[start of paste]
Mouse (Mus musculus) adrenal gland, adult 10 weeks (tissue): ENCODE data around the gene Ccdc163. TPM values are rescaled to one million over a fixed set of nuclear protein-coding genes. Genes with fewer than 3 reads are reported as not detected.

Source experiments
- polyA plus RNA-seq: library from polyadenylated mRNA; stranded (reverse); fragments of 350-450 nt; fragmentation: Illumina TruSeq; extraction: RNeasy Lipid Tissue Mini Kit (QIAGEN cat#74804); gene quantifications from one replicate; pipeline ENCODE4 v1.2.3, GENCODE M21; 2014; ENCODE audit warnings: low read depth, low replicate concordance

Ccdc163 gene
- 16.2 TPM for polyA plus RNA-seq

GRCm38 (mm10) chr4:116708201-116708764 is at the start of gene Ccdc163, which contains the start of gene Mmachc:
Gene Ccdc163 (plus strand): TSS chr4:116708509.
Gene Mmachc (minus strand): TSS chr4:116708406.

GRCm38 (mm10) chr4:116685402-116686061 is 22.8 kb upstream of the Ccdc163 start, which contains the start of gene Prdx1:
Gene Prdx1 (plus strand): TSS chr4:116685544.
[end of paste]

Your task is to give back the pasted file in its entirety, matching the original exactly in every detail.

Mouse (Mus musculus) adrenal gland, adult 10 weeks (tissue): ENCODE data around the gene Ccdc163. TPM values are rescaled to one million over a fixed set of nuclear protein-coding genes. Genes with fewer than 3 reads are reported as not detected.

Source experiments
- polyA plus RNA-seq: library from polyadenylated mRNA; stranded (reverse); fragments of 350-450 nt; fragmentation: Illumina TruSeq; extraction: RNeasy Lipid Tissue Mini Kit (QIAGEN cat#74804); gene quantifications from one replicate; pipeline ENCODE4 v1.2.3, GENCODE M21; 2014; ENCODE audit warnings: low read depth, low replicate concordance

Ccdc163 gene
- 16.2 TPM for polyA plus RNA-seq

GRCm38 (mm10) chr4:116708201-116708764 is at the start of gene Ccdc163, which contains the start of gene Mmachc:
Gene Ccdc163 (plus strand): TSS chr4:116708509.
Gene Mmachc (minus strand): TSS chr4:116708406.

GRCm38 (mm10) chr4:116685402-116686061 is 22.8 kb upstream of the Ccdc163 start, which contains the start of gene Prdx1:
Gene Prdx1 (plus strand): TSS chr4:116685544.